May be the 'Spanish council' agree that 'OK' need to be translated in spanish with 'De acuerdo', but may be a lot of others think that 'Me parece macanudo' is a best translation. So here is the place where the 'community language responsable of the Spanish' will manage/decide if change the translation or not. May be this kind of procedures comes from the same big form when one change a particular term...




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I we think when we create a define (or create a txt file), we create a constant  'MI_HEADER_THING' with a value of 'Mi header Thing'.

'Mi header Thing' is now the 'constant' that every language must 'map'.

So, in some way, 'Mi header Thing' is from core, I mean, the english language is 'core'.


Just because code and comments are written in English doesn't make English somehow "core". Neither the owner/administrator nor the customer will see MI_HEADER_THING, just whatever the define translates into for their selected language.

The administrator selects one or more language packs to install and be available. US English could be the default, but it doesn't necessarily have to be installed (depending on how language support is structured, it might be a fallback for missing definitions in other language packs). When running the site, an available language is selected (first, querying the browser; second, logged-in user or admin has a stored preference; third, anyone can select another installed language from a menu).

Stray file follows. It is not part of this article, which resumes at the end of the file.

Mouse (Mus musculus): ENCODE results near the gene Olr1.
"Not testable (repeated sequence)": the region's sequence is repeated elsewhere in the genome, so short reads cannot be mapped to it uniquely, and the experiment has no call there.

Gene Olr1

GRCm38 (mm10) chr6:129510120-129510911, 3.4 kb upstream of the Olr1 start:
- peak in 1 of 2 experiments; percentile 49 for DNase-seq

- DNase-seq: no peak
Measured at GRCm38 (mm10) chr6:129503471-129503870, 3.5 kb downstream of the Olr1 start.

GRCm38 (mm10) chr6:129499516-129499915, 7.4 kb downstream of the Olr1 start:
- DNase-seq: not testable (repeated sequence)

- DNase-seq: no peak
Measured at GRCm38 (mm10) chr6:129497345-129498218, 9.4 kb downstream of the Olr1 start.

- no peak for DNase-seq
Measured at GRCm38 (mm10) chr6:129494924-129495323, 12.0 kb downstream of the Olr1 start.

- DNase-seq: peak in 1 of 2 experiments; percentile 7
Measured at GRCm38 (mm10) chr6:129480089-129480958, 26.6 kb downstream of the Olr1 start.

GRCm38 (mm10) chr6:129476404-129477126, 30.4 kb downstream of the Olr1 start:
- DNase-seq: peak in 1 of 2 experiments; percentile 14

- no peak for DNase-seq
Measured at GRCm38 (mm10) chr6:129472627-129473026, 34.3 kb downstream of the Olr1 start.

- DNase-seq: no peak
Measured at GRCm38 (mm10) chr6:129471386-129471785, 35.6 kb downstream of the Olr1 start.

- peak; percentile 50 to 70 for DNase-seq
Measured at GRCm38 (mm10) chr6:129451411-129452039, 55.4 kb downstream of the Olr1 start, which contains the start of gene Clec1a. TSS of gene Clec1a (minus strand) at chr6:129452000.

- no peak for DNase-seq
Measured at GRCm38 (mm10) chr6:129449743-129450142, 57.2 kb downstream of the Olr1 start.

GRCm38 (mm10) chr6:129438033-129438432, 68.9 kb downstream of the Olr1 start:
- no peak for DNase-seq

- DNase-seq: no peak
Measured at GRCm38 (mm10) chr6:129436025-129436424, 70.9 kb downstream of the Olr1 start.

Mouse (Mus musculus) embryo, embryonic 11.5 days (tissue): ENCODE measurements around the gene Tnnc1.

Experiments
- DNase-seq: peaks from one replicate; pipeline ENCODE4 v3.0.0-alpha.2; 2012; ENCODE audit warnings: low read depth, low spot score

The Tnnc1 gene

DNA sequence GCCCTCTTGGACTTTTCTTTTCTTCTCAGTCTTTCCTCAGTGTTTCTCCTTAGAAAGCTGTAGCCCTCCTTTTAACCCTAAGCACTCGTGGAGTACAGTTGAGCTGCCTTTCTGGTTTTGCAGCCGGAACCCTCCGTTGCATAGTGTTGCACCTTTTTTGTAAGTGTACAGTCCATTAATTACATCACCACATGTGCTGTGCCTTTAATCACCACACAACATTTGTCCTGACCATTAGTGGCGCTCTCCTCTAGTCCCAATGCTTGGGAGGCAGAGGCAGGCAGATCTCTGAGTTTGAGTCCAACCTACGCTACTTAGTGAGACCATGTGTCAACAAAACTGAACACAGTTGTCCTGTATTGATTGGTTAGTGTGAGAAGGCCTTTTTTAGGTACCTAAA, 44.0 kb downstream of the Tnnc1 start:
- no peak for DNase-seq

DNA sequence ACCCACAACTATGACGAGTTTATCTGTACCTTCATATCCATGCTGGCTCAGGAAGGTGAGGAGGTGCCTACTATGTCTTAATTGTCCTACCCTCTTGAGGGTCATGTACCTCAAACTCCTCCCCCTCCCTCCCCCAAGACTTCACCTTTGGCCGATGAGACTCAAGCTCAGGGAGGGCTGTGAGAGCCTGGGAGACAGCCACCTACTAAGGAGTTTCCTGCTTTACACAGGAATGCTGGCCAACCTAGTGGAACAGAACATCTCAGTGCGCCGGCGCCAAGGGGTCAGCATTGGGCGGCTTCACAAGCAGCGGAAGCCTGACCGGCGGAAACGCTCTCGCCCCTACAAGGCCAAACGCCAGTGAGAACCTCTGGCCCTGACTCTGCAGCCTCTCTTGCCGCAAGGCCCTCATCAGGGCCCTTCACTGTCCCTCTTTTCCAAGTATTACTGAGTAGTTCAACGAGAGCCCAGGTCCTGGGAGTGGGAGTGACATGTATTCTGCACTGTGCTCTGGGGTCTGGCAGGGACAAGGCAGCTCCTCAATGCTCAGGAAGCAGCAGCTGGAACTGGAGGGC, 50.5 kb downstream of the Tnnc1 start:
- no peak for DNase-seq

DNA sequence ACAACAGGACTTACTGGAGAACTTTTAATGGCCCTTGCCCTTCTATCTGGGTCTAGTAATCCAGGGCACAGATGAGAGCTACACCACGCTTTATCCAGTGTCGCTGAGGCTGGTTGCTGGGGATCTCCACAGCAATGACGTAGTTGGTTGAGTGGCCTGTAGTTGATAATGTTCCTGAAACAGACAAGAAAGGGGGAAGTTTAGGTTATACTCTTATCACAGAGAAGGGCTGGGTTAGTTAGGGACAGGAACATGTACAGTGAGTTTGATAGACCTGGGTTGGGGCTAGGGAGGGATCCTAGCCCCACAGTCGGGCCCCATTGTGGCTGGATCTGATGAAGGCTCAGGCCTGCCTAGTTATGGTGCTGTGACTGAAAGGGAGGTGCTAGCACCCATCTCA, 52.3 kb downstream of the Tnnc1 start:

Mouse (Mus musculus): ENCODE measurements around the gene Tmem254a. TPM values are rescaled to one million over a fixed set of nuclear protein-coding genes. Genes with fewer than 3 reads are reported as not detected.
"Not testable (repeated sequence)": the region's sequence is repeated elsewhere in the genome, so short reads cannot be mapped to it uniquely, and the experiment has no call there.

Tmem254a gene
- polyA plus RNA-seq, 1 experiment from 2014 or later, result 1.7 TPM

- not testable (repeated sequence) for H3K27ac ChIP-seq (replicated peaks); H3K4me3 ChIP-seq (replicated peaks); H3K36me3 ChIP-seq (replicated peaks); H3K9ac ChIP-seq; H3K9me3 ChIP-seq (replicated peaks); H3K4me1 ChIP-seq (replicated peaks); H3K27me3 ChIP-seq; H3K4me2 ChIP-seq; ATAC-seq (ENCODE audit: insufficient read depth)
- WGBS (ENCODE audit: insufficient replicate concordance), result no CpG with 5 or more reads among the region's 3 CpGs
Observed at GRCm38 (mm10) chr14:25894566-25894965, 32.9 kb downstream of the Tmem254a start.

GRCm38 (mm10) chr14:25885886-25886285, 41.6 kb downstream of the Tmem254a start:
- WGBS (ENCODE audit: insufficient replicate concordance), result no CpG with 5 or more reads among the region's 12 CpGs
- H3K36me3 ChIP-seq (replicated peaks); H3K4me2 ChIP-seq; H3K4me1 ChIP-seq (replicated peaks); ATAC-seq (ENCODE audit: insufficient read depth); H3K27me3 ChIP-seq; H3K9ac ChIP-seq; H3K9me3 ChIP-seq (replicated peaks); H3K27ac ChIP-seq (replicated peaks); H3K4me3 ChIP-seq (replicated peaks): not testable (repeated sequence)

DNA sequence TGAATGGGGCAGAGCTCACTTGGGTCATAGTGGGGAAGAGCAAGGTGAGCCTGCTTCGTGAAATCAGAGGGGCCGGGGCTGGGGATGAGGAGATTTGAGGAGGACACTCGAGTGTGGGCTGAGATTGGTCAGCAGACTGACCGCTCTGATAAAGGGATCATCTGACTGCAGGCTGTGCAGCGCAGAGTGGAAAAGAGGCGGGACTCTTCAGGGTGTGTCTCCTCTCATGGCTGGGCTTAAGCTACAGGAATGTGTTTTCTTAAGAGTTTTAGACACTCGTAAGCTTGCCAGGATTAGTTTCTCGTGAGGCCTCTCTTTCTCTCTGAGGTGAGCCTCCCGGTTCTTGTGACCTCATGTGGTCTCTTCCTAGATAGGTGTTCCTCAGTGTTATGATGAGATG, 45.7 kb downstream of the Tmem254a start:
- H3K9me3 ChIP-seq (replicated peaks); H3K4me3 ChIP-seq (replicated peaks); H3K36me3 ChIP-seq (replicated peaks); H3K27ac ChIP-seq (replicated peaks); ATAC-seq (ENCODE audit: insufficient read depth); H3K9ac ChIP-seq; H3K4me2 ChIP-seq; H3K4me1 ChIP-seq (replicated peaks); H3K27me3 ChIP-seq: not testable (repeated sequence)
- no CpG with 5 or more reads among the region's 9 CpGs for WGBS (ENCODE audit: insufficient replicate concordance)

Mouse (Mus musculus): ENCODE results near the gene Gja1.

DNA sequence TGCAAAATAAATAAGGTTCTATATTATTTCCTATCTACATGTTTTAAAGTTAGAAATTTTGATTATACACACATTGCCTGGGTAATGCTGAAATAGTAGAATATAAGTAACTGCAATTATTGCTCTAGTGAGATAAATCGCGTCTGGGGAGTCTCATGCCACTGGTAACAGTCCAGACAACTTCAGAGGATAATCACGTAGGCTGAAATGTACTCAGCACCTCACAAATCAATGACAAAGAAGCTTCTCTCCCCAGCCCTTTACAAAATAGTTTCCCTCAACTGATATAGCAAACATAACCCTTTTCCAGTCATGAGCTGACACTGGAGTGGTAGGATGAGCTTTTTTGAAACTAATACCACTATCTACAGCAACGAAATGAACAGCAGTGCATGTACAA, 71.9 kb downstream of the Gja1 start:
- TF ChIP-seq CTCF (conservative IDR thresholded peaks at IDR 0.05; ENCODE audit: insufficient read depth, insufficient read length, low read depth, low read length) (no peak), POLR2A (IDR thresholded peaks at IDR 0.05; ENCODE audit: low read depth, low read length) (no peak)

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Arrgh. The allowed edit time is too short. Frank?

Add: We still need to think about additional definitions needed for add-ons and other extensions. They are likely to be in English, but lag far behind in getting translated. Perhaps an English default or fallback should be part of any add-on, to be overridden by a translated pack later? That still leaves the issue of whether, say, Argentine Spanish is going to be one monolithic language pack with all add-ons, or an admin is responsible for pulling in a translation file for each add-on that site uses. That should probably be automated in some manner, so that a site always has the desired languages at the proper version for its add-ons.

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On 5/25/2018 at 4:39 PM, piernas said:

Actually it's "coger" the problematic word. Recoger is widely used and there's no problem with it AFAIK.

@piernas , it was just an example, even "recoger" may not be problematic, a latin american user translated "store pickup" with "levantar en tienda", so there is just a difference of usual expressions, which make potiential local buyers feel more comfortable.

And of course, there are many, many other language localizations which will have many more examples like this.